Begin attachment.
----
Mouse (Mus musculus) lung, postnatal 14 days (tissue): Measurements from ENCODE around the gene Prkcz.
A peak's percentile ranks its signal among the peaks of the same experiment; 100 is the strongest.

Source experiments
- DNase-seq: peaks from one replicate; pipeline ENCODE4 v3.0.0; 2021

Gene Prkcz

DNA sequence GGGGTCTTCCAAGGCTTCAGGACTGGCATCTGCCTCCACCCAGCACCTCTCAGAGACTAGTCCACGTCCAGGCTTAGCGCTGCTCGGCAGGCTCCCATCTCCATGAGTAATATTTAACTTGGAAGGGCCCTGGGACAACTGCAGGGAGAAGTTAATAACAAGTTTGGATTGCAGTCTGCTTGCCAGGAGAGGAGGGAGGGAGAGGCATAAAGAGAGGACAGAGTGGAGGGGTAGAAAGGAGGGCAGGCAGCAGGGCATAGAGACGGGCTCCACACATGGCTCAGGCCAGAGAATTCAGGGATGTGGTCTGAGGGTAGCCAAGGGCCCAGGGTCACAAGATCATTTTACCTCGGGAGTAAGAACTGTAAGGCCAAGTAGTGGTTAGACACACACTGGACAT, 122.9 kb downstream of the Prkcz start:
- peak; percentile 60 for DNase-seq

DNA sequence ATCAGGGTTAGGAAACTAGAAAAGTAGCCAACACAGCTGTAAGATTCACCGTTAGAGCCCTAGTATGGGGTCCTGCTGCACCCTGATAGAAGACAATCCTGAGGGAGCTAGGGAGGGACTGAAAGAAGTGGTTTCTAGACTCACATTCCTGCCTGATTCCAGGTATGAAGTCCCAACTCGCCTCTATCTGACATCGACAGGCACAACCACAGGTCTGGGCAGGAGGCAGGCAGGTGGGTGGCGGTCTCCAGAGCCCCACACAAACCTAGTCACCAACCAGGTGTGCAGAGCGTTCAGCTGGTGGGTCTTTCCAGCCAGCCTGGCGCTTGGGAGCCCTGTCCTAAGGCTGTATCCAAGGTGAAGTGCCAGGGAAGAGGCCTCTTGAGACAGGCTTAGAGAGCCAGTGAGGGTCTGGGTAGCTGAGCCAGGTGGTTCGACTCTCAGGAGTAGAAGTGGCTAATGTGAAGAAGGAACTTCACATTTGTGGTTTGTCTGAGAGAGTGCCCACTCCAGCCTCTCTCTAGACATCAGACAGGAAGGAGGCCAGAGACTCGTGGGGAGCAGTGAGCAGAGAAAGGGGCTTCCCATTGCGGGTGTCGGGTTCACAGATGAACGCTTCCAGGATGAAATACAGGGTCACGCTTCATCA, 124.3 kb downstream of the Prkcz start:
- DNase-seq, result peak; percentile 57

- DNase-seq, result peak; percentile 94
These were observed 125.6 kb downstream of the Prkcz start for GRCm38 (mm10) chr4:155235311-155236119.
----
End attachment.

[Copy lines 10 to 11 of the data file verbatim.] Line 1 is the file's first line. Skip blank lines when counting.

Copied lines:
- DNase-seq, result peak; percentile 94
These were observed 125.6 kb downstream of the Prkcz start for GRCm38 (mm10) chr4:155235311-155236119.